We are sometimes asked by clients when it is acceptable for them to dispose of old farm records, accounts, diaries, invoices and receipts.
For HMRC Income Tax purposes, the general yardstick has been that at least six years' worth of records should be kept at any one time and for Capital Taxes, records should be kept for at least six years after an asset has been sold or given away.
However, following the “Golding” case, we have started to advise clients to keep all records, for all time. Whilst this may seem a burden, in this case, it meant that the taxpayer was successfully able to argue relief from Inheritance Tax on the farm house. Now one leading agricultural law specialist has declared that there should be no such thing as a shredder in any farm office.
In “Golding” the issue turned on whether or not it was normal practice for the farmer to earn a living from the 16.29 acre farm in the way that he did before he died. By going back to 1940, Mr Golding’s executors were able to show that it was normal practice for him to make very little profit, if any at all, yet take a living and raise a family from a relatively small area of land, including a ‘farmhouse’. Without the documentary evidence in this case, as there were no formal accounts, they were still able to compile evidence of the income from “such of the records as they had been able to see” in the farm house. This included invoices and various papers. Without that evidence, the claim for relief from Inheritance Tax would probably have failed. As an estimate, this saved the farmer’s family and executors just over £100,000 in Inheritance Tax.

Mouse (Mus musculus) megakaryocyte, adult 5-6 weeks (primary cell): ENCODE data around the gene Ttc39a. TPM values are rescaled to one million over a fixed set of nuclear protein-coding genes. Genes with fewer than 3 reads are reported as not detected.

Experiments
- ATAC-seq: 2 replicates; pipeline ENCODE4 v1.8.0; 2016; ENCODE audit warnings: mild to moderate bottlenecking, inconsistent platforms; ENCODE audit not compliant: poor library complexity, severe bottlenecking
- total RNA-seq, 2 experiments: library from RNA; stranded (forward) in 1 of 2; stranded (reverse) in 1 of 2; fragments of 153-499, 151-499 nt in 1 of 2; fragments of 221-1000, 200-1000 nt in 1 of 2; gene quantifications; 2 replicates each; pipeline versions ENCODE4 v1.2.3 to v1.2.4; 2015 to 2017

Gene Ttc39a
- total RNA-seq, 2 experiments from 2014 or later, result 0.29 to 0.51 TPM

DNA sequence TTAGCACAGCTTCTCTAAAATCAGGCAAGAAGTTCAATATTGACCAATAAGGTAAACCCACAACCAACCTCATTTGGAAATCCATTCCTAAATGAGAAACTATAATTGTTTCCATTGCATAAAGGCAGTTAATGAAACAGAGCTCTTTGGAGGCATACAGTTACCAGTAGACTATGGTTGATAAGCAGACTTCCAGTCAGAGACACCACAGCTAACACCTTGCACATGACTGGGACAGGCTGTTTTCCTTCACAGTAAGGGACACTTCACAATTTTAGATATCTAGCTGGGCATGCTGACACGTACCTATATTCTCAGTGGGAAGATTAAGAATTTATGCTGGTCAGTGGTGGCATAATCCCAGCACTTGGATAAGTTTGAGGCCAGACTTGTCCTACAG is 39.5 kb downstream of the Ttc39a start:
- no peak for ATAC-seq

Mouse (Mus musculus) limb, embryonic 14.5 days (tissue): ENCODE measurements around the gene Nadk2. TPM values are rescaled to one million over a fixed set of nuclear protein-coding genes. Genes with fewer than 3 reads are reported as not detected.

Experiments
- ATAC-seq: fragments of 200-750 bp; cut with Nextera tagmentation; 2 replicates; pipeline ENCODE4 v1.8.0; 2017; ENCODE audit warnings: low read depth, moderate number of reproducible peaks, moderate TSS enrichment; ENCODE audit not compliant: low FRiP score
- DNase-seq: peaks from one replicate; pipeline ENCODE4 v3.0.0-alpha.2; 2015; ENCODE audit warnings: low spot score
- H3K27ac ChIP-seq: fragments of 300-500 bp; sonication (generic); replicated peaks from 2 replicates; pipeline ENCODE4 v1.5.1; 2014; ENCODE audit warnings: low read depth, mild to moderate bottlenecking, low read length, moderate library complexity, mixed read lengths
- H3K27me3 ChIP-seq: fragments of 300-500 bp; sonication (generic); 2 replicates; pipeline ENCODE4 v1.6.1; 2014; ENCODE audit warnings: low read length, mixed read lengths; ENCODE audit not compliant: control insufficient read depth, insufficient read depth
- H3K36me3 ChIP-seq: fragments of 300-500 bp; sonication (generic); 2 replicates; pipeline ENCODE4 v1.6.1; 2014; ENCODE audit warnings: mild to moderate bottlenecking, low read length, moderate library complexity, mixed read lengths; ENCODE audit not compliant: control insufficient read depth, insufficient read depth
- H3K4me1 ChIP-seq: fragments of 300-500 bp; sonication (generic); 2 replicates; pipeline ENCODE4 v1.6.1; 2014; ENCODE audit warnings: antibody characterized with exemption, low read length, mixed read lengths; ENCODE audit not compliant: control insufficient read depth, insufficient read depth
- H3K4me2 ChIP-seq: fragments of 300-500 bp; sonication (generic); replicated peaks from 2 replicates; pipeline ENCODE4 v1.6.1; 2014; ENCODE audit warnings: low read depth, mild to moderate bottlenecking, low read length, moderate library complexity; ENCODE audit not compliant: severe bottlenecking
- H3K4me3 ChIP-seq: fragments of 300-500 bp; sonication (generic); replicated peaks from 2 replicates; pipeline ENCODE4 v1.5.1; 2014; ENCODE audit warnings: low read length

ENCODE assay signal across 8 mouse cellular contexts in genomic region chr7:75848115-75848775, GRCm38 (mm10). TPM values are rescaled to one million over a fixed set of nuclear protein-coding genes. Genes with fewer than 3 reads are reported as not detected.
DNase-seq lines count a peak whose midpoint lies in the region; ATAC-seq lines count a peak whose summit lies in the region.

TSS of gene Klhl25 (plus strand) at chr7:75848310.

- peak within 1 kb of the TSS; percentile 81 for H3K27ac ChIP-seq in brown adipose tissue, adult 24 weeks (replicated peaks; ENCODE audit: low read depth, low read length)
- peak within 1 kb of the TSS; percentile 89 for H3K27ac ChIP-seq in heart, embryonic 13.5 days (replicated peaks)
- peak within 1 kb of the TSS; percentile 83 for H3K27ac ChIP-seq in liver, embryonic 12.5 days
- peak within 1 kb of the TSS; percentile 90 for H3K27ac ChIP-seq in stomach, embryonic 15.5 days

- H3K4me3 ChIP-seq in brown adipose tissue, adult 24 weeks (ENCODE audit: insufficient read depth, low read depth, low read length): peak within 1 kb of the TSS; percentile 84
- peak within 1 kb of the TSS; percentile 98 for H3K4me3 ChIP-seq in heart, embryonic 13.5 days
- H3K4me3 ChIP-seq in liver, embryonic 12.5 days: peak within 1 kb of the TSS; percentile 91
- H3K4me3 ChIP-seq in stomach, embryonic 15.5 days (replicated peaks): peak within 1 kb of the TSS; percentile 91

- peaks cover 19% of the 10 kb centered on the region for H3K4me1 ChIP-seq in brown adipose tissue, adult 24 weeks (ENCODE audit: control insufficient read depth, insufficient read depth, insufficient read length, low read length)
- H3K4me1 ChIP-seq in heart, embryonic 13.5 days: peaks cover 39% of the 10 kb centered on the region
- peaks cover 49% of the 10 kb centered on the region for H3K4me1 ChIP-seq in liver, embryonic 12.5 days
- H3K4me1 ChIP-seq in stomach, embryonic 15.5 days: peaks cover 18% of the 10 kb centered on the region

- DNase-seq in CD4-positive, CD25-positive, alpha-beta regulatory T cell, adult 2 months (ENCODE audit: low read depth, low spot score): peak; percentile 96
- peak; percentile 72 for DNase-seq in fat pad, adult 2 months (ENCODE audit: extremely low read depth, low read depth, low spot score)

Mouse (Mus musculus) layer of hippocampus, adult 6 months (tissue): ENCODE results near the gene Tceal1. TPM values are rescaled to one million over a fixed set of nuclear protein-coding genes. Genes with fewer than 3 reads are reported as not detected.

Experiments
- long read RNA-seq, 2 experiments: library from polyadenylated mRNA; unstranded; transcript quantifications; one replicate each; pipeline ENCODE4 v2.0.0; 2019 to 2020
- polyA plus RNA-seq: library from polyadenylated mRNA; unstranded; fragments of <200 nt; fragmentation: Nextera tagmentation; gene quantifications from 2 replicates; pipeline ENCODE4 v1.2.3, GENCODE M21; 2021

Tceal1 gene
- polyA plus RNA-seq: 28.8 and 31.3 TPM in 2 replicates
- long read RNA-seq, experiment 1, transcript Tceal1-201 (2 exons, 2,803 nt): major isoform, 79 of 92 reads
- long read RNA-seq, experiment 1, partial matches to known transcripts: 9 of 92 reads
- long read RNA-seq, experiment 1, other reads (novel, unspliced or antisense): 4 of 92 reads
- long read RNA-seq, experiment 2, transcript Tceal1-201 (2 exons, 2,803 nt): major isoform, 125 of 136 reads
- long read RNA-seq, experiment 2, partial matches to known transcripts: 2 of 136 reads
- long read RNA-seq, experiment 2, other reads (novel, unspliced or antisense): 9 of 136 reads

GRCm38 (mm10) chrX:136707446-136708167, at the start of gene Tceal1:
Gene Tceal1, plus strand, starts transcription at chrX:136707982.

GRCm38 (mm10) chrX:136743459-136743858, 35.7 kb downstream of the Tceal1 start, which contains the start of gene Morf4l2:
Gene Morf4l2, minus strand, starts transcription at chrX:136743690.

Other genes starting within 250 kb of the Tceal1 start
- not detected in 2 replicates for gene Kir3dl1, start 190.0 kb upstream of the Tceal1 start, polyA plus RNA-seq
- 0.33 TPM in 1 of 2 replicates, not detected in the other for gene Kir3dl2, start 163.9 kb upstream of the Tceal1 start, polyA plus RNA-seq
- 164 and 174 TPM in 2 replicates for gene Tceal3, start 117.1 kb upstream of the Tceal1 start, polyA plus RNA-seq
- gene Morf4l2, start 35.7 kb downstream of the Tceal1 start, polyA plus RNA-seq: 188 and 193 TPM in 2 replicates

So, next time as a farmer you are accused of storing ‘clutter’ in the farm office, you can always say that it is part of your long-term Inheritance Tax planning. But do box up your papers, in separate calendar years, and store them somewhere safe.
As professionals, our tendency is to try to run paperless offices. Some of our clients do the same. That is commendable, but bear in mind if electronically stored farm data is later corrupted, or cannot be retrieved, there will be substantial difficulties in showing the evidence if questions are raised.
In the Golding case, the evidence was used to show continuous trading, as well as particular business practices. So always consider not just backing things up, but also keeping a hard copy.